How to tell if your "fresh" eggs are really fresh

After I published this post, I was fortunate to have a farmer point out a few things and make a few corrections. So I decided to republish this with the corrections, because they are important and pretty interesting! Learn something everyday!

If you ever manage to find a farm that you like... you will be amazed to see that the eggs that you get from them have really hard shells. You really have to bang them to break them, it's pretty cool. That is because the eggs are being laid by younger hens. As the hen ages the calcium in her bones is depleted, as it is used to make the shell. By the time a hen a 18 months old, the shells are thinner, even if the hen is given calcium supplementation.

When you manage to break that egg, you can see that the color is not pale yellow, but a strong, darker, almost orangy yellow. The color shows that the eggs are from chickens that really do roam around (instead of pacing around in a little fenced-in area called "free-range" for regulatory purposes) and are getting veggies in their diet.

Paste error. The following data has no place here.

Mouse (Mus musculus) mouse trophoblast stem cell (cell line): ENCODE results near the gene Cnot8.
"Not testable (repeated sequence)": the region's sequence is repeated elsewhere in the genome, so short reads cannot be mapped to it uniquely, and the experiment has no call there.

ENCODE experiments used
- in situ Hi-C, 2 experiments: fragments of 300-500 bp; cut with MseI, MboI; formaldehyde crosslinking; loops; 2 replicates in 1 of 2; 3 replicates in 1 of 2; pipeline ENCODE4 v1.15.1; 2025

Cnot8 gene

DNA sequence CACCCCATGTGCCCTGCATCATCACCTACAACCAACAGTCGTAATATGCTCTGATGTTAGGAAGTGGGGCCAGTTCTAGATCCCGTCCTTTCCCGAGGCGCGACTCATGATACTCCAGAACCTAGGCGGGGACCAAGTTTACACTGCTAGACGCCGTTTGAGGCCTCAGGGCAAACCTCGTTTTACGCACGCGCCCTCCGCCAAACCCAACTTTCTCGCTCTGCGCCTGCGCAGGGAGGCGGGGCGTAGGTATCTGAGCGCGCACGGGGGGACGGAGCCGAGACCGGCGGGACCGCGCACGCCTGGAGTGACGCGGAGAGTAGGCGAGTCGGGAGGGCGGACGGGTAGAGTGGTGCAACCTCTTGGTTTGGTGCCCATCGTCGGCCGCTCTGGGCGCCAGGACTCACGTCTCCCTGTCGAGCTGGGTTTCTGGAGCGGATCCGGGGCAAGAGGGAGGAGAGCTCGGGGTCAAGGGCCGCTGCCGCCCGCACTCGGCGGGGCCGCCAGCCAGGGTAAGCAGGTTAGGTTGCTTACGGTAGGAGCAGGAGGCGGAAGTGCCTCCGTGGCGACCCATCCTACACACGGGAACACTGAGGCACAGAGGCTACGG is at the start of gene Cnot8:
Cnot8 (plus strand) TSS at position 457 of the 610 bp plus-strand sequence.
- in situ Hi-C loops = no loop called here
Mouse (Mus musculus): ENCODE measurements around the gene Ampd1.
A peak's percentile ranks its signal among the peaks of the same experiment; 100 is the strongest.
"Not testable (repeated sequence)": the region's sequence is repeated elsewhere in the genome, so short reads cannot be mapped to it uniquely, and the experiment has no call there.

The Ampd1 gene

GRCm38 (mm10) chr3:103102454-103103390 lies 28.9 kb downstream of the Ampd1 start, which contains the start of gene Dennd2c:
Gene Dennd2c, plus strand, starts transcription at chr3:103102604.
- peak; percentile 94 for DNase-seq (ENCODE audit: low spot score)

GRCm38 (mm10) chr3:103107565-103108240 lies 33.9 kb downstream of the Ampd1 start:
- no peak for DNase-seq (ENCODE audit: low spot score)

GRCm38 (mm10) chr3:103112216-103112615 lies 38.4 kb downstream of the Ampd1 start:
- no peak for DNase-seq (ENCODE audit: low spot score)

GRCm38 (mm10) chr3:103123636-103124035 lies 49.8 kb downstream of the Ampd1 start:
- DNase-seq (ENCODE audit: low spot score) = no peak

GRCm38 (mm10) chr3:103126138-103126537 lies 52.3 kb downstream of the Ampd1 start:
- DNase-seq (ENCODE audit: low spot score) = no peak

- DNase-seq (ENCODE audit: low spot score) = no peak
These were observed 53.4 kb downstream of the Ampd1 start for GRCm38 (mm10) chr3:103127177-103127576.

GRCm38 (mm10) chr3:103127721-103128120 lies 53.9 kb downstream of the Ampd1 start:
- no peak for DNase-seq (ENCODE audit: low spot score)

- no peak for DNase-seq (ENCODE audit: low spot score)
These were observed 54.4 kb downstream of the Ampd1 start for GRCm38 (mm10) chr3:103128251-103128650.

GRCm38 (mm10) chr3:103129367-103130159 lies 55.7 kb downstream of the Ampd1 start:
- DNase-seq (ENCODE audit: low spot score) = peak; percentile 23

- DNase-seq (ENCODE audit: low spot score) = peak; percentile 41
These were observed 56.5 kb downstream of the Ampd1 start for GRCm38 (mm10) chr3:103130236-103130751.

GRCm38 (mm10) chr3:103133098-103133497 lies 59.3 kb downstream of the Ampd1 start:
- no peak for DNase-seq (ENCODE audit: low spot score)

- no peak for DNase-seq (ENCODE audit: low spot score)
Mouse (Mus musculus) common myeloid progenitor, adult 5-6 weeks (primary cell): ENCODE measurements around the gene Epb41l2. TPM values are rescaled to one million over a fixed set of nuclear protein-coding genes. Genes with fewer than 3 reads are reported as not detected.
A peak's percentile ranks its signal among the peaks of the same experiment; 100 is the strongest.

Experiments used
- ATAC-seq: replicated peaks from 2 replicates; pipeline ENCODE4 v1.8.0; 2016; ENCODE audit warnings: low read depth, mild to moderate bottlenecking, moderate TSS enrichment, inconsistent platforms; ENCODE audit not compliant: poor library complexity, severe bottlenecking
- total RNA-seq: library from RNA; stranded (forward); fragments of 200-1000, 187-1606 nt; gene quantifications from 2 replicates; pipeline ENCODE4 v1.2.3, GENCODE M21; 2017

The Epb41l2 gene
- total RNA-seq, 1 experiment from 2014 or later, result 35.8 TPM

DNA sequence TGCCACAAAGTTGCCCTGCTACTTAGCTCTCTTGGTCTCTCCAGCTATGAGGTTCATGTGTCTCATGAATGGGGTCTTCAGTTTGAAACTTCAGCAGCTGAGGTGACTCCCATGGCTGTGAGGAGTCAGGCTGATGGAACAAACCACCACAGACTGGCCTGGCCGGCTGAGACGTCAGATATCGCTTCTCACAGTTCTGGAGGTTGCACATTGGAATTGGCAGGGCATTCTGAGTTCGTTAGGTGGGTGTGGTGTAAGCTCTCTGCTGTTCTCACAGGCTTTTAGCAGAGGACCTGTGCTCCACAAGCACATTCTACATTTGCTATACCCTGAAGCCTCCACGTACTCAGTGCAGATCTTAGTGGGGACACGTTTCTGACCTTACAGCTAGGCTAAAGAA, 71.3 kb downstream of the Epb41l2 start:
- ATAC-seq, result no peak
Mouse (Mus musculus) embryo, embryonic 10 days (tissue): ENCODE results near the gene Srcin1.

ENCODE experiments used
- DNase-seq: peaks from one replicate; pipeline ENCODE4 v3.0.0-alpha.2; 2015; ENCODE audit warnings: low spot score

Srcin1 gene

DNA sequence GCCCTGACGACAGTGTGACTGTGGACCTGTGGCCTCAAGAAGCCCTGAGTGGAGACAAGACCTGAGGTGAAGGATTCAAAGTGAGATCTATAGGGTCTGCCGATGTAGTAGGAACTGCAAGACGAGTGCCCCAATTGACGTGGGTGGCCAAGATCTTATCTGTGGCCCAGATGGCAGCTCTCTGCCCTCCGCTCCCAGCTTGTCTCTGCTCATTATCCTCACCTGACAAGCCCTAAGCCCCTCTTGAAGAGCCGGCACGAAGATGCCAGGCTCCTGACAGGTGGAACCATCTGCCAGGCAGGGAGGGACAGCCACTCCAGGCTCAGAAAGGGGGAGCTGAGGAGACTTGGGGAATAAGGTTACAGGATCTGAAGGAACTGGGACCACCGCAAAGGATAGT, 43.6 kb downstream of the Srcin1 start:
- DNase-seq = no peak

You will also notice that the yolk is firm and stands up high, not runny. That firmness shows that the eggs are fresh. You can see the "strings" that attach the yolk to the whites and hold the yolk in place. The older the egg, the less you can see that "string" or line... another sign of freshness is that the whites stand up high. Eggs have 2 kinds of whites: the first one is immediately around the yolk, and the second is around the first white. An older egg's whites will both run. A fresh egg's first white will stand up, while the second white will run. Leave an egg outside of refrigeration, and it's like you put 7 days age on the egg.

So... when you are working with a farmer and buying their eggs, it is important to find out how often the farmer collects the eggs (daily is best); what the farmer does with the eggs after collection (refrigerate right away is best); and how many day's eggs the farmer has at any one time. It's a good sign if the farmer can't hold on to his eggs for more than a week; that indicates freshness and good repeat business!

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